More women in Canada are participating in the labour market compared with those in the United States.
A new study from Statistics Canada looks at the participation rate of women working or actively looking for work. The study found that over four decades, the rate for women in Canada had soared nearly 60 per cent compared with a 30-per-cent increase among women in the United States.
As of last year, the female work-force participation rate in the country was 81 per cent compared with 74 per cent in the United States.
In the 1970s, the proportion of women in the work force in Canada was smaller than in the United States. By the late 1980s, both cohorts had reached a participation rate of 74 per cent as more women entered the work force. But after 1997, the female participation rate in Canada continued to rise while the U.S. rate started to flatten and decline.
The study said this divergence may reflect the strength of Canada's labour market after the Great Recession, which hit the U.S. harder. The economic downturn "likely stymied employment opportunities for women, especially those with lower levels of education," it said.
In the United States, female participation rates declined for those with high school or college education. But in Canada, the participation rate increased for older women with only high school.
Child-care policies in Canada, such as more generous maternity benefits, may also have helped increase female participation in the labour market. The participation rate for mothers with young children has been higher in Canada than in the United States for three decades.
However, a high participation rate does not mean that women in Canada hold better jobs than their American counterparts. The study shows that as of 2015, both cohorts had similar full-time employment rates. But the overall female employment rate in Canada was higher than in the United States, due to more part-time work.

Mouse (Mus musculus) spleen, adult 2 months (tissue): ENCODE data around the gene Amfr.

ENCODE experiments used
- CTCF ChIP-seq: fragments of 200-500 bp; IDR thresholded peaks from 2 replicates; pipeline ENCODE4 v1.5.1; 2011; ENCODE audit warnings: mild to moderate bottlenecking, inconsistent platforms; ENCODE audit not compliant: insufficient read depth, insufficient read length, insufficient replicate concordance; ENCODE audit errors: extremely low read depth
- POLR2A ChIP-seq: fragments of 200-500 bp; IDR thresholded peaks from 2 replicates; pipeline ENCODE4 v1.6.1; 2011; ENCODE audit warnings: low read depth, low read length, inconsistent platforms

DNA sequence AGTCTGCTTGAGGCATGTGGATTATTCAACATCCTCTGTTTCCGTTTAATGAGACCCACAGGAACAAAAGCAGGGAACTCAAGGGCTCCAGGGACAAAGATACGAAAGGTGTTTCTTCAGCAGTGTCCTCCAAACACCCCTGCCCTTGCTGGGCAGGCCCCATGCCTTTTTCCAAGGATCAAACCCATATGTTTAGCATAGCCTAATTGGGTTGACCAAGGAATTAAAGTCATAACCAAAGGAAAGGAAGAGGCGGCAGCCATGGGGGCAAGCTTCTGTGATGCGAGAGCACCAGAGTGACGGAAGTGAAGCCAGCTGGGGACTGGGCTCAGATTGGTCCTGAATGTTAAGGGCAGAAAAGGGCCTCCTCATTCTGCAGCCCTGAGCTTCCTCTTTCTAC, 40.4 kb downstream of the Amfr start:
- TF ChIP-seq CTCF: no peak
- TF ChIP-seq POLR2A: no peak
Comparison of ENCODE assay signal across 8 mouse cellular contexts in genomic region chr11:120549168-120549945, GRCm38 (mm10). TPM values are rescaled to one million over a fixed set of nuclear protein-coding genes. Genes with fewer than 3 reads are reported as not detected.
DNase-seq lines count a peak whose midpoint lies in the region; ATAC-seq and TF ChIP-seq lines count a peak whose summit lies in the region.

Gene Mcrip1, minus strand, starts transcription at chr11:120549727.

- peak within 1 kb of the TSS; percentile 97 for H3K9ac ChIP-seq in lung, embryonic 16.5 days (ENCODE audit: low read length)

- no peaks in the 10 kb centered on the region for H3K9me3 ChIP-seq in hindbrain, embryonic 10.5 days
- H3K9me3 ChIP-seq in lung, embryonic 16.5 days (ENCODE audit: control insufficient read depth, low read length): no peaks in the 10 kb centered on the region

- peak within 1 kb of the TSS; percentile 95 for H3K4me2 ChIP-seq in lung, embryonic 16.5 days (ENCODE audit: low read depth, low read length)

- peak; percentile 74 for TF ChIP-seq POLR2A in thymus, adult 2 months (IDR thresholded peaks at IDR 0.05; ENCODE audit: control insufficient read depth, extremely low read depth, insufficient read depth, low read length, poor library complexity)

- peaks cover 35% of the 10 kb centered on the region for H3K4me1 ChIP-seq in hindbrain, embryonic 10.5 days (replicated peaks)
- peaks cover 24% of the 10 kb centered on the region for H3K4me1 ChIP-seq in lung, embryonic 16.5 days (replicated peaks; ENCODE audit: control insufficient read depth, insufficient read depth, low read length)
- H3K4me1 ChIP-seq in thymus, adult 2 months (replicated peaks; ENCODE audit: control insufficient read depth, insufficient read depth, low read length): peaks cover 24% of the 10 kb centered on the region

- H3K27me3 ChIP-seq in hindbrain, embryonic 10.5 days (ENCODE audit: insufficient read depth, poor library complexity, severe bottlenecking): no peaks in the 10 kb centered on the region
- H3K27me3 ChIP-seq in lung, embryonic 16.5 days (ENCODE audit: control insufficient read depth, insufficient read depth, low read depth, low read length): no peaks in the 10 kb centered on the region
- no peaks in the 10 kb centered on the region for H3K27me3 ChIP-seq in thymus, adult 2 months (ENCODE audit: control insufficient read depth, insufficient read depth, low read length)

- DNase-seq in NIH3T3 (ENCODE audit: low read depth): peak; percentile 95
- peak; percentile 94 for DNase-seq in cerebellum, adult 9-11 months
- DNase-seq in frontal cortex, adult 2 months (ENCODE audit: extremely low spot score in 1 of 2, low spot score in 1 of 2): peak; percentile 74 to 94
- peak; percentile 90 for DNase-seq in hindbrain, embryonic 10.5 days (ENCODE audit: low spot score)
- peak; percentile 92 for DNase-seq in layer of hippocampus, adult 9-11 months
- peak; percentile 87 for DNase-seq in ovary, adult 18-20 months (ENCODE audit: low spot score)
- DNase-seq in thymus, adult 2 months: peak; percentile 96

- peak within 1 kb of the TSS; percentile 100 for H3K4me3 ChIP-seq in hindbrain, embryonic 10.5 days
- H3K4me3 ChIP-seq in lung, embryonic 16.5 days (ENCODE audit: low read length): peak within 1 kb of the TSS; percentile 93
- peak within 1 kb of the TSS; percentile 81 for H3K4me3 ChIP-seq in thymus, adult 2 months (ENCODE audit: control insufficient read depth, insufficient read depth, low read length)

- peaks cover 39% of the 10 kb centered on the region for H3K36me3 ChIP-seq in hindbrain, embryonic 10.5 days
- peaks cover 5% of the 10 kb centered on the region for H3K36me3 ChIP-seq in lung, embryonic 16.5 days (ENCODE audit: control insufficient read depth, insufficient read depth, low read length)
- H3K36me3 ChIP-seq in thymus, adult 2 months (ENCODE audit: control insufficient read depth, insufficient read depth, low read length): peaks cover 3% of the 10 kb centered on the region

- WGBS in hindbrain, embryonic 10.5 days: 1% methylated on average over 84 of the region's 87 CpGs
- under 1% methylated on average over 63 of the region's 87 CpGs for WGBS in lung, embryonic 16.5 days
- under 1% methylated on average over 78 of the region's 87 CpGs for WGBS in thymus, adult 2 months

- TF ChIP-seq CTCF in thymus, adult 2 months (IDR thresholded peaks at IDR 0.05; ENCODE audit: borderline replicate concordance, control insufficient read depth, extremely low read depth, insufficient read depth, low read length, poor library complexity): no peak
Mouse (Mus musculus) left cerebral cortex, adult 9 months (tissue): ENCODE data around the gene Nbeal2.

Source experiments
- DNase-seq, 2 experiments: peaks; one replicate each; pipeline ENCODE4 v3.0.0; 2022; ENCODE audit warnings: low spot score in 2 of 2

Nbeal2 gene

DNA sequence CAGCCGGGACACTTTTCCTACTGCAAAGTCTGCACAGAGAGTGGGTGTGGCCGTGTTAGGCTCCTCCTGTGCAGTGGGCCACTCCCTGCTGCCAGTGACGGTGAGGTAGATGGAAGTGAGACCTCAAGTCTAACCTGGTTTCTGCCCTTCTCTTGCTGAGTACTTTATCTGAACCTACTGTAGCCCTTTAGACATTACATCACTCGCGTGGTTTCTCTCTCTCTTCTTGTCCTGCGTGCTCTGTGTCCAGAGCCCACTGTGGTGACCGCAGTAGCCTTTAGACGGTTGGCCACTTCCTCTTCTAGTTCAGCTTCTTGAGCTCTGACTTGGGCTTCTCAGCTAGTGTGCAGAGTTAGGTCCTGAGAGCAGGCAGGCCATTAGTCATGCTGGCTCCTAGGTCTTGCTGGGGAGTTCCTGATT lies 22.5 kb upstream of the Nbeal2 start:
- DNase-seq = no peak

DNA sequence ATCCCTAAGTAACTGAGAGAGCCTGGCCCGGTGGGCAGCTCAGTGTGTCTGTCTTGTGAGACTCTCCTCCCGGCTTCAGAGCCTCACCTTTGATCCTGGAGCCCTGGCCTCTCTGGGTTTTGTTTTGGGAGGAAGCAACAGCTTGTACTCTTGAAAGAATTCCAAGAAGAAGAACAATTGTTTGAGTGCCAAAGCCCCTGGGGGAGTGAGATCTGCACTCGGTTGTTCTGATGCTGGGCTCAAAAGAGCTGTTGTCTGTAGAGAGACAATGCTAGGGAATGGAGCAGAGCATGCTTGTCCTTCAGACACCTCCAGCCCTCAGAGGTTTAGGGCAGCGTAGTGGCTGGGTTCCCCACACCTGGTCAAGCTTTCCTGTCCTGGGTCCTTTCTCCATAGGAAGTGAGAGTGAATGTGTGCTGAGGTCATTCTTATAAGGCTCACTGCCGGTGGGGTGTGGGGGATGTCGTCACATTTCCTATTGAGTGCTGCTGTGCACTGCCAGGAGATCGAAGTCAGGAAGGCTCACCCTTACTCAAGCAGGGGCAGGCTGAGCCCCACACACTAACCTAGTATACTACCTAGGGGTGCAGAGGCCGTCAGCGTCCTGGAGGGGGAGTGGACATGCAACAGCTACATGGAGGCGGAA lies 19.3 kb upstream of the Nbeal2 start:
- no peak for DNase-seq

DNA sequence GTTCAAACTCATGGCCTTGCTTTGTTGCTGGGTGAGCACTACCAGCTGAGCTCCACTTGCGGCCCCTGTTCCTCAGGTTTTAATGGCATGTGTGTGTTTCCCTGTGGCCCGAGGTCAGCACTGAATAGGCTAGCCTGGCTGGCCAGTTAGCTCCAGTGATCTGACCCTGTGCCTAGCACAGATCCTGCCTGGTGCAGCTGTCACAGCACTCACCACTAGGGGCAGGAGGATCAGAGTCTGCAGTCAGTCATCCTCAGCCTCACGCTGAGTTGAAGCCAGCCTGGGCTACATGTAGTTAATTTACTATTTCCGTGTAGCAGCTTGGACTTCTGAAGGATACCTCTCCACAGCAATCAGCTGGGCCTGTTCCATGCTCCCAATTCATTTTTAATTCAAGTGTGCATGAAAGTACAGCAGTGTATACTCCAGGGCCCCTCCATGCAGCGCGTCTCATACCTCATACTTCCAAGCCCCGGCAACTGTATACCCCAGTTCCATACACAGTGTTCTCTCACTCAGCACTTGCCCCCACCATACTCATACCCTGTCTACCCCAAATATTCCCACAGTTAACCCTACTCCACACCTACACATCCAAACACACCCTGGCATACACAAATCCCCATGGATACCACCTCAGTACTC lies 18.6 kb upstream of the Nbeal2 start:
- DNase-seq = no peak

The study did not look at whether women were working part time because they could not find full-time jobs, nor does the study provide details on the quality of the jobs.
The surge in female work-force participation in Canada has helped narrow the gender gap faster than in the United States. As of last year, the female participation rate was nine percentage points lower than the male rate in Canada, compared with a 14-percentage-point gender gap in the United States. In 1976, the gender gap was 43 percentage points in Canada versus a 37-percentage-point difference south of the border.
Over the past few years, the female participation rate in Canada has also started to flatten, suggesting that their engagement in the labour market has peaked.
"You get to a point where all the women who want to be in the work force are in the work force," said David Watt, chief economist with HSBC Bank Canada.
Mr. Watt questioned how the labour force will continue to grow, especially as baby boomers start retiring en masse. "Where are the workers going to come from?" he said. "It will be a more pressing issue as more baby boomers age."
The study looked at prime-aged workers between 25 and 54.